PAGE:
Organizers: Chang Y. Ryu (ryuc@rpi.edu), Du Yeol Ryu (dyryu@yonsei.ac.kr)

2.1.19: Aging in the Jammed State [Same as 3.1.2]

This session intends to highlight recent experiments, simulations, and theories that explore the dynamics deep in the aging regime, when materials are completely jammed and any equilibration is beyond reach. Such a state can be reached by materials as diverse as colloids and frustrated magnets. Their dynamics is characterized by activated events, which may be driven by internal (thermal) fluctuations or are due to some external drive (e.g., shear, vibrations, gravity, magnetic fields, etc.). These studies are complementary to those regarding the approach to the jamming transition, and the increasing difficulty in reaching equilibrium in colloidal and magnetic materials, which have received considerable attention over the years. Presentations in this session will inform the community of recent developments, demonstrate the insights gained from experiments, and highlight some of the ideas that have been proposed to explain and unify the observed behaviors.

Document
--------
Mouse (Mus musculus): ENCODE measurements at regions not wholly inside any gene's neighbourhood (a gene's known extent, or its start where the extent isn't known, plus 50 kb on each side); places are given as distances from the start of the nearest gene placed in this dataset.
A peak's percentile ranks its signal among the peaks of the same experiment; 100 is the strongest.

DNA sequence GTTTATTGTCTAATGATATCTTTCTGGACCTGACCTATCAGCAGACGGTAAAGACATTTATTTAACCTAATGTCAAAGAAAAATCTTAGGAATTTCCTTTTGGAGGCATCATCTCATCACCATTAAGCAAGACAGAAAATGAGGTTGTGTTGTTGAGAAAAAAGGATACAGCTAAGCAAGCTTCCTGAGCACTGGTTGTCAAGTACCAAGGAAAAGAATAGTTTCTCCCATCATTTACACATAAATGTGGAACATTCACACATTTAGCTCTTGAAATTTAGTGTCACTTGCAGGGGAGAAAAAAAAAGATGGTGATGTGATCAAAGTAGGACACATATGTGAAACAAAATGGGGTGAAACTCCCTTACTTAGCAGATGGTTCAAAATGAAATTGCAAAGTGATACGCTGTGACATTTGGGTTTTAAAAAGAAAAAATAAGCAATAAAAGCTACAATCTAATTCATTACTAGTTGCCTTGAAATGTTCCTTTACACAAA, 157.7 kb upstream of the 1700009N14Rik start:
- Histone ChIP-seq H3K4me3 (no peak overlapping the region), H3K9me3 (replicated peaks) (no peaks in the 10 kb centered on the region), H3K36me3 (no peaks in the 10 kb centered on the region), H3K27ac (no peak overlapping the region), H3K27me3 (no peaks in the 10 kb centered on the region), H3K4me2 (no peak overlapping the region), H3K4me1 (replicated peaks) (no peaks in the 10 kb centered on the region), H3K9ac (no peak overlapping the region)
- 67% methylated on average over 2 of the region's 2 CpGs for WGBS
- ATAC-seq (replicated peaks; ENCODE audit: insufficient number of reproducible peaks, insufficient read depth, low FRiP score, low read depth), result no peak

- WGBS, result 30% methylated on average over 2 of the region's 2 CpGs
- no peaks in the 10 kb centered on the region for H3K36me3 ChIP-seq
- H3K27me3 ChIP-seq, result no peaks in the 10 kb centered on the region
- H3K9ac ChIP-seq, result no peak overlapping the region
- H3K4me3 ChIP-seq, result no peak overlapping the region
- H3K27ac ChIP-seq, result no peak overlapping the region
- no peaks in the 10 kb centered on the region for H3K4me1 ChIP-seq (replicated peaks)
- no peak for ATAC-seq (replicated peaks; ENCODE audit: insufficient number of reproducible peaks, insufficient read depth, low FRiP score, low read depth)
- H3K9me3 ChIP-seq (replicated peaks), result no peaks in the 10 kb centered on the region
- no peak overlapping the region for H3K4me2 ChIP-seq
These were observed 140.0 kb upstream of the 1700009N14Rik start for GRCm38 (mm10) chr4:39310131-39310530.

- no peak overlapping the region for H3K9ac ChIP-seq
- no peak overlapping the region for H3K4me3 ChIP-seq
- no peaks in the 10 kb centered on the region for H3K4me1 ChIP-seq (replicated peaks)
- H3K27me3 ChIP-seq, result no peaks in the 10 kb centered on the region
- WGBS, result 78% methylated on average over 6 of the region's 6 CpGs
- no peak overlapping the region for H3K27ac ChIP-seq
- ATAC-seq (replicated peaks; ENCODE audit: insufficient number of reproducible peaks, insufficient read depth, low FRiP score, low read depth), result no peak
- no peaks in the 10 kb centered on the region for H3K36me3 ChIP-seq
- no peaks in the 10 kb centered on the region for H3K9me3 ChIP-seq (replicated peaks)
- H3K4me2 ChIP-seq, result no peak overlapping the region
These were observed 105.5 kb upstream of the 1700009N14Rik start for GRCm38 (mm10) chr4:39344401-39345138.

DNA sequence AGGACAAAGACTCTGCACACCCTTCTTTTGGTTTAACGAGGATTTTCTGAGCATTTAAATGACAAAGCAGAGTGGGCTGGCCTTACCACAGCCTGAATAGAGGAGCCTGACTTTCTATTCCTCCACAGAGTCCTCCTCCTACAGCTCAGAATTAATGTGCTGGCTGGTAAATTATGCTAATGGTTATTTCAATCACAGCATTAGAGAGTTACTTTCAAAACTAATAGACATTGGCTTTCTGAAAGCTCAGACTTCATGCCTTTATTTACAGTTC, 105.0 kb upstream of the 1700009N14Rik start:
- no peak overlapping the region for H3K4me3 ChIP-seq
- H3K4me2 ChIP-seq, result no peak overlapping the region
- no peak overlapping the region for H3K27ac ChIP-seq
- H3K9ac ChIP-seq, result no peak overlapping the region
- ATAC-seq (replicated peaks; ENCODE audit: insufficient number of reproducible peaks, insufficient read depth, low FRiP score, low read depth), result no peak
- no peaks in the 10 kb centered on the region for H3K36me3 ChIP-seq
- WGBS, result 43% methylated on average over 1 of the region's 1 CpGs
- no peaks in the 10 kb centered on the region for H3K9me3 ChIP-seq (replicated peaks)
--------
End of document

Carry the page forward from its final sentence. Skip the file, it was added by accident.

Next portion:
2.1.20: Avalanches in Granular and Other Particle-based Materials [Same as 3.1.6]

Avalanches in granular media have been studied in sand piles, rotating drums, and during shear flow for a number of years. Many of the previous studies of slips have focused on measuring the critical angle for the initiation of avalanches rather than avalanche size statistics and waiting times. An interesting open question is whether the avalanche statistics in driven granular systems are similar to those for bulk metallic glasses and other amorphous thermal systems. Granular materials interact via purely repulsive contact forces, whereas atomic and molecular potentials include both repulsive and attractive interactions. Granular materials are also highly frictional, which introduces rotational degrees of freedom and strong dissipation of energy. The coupling between the translational and rotational degrees of freedom may influence the initiation of avalanches in granular media. Further, previous studies have shown that the under- and over-damped limits give different scaling exponents for the slip events in the steady state of ductile amorphous systems, which suggests a lack of universality. In this session we seek to feature theoretical, computational, and experimental contributions that investigate the statistics of particle rearrangements and avalanches in granular and other athermal particulate media so that we can understand the extent to which avalanche properties are universal across athermal and thermal glassy systems.